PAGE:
It is generally accepted that greater financial system depth, stability and soundness contribute to economic growth. But beyond that, for growth to be truly inclusive requires broadening and deepening the reach of banking that helps both consumers and producers raise their welfare and productivity and build savings, make investments, avail credit, and more important, insure themselves against income shocks and emergencies.Though the Indian financial system has made impressive strides in resource mobilization, geographical and functional reach, financial viability, profitability and competitiveness, vast segments of the population, especially the underprivileged sections of the society, have still no access to formal banking services. If one takes a look at the number of bank accounts vis-à-vis the entire population, 92-94% of the population in the UK has either current or savings accounts, whereas in India the figure comes down to mere 31% .In rural areas the coverage among adult population is 39% against 60% in urban India2.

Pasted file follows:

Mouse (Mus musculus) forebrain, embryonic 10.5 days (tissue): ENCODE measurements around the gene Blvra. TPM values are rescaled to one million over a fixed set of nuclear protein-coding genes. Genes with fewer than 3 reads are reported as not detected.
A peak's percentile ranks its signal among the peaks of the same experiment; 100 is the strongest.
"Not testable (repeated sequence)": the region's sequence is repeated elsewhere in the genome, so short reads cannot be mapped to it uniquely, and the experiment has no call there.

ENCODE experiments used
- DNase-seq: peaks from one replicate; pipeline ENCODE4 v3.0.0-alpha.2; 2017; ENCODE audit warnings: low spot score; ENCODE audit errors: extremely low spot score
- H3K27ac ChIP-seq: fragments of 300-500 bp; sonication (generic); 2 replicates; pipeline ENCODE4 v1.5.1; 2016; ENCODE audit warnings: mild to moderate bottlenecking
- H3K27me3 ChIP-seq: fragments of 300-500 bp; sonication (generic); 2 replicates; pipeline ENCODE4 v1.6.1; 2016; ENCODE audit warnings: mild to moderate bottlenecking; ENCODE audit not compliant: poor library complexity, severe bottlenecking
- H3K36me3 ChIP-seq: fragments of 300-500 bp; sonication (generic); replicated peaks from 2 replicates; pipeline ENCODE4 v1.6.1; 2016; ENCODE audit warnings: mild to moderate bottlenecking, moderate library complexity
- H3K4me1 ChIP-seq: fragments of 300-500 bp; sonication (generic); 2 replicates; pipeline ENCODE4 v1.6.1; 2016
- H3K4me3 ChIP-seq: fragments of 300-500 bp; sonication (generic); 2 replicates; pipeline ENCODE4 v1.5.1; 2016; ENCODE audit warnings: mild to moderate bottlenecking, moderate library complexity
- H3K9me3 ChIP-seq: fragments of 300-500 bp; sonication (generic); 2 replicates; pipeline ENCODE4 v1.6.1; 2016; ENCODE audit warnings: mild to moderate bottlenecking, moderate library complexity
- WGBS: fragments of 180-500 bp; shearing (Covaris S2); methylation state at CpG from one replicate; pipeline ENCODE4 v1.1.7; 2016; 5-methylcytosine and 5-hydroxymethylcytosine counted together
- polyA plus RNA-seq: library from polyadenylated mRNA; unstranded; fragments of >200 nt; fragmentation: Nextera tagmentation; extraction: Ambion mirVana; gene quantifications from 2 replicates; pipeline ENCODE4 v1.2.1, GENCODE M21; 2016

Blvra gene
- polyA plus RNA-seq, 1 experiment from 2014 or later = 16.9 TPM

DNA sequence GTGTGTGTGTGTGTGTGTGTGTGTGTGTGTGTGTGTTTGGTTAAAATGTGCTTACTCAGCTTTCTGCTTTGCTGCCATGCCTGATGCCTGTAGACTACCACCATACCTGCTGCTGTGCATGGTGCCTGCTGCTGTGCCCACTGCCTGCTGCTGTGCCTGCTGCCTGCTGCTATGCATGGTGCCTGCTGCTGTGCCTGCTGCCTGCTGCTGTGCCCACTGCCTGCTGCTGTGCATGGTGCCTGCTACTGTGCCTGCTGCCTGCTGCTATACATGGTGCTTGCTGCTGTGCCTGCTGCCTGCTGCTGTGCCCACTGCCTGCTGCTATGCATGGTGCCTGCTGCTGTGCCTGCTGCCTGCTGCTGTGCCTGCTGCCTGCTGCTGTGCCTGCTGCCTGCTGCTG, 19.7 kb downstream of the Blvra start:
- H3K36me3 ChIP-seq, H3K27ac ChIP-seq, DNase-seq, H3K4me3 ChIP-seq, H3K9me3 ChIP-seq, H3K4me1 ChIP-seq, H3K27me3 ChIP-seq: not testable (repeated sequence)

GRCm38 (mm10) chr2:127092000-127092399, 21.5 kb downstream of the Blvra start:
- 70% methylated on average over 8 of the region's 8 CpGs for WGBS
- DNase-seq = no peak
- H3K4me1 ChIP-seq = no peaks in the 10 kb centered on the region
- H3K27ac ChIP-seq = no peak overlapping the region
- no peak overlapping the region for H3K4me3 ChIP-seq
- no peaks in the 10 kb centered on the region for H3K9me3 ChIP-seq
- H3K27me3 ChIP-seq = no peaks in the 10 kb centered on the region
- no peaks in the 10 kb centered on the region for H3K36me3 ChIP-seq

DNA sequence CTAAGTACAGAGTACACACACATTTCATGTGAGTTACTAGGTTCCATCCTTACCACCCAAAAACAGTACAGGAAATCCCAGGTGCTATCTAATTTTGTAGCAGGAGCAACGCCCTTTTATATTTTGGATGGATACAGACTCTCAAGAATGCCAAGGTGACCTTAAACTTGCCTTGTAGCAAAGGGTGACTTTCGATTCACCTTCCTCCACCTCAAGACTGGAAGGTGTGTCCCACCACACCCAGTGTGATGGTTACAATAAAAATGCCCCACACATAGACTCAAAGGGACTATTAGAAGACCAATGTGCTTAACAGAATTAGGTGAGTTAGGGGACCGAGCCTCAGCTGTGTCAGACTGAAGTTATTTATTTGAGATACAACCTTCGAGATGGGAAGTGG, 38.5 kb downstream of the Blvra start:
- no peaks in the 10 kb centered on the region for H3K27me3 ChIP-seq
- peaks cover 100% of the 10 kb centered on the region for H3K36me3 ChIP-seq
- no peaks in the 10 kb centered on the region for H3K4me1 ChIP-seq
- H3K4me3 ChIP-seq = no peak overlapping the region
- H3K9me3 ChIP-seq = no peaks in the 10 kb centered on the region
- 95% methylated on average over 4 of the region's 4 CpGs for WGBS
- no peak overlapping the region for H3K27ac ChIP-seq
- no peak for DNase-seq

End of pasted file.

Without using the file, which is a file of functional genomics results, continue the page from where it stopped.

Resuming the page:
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The financially excluded sections largely comprise marginal farmers, landless labourers, self employed and unorganizedÂ sector enterprises, ethnic minorities, socially excluded groups, senior citizens and women3. Hence, there is need for making sure that the footprint of the banking sector is much more accessible to all the citizens.Although NBFCs cater to the rural and semi-urban space,yet their scale is capped to particular segments and regions.Hence it is imperative to increase the banking licences. A larger number of banks would foster greater competition, and thereby reduce costs, and improve the quality of service. More importantly, it would promote financial inclusion, and ultimately support inclusive economic growth, which is a key focus of public policy.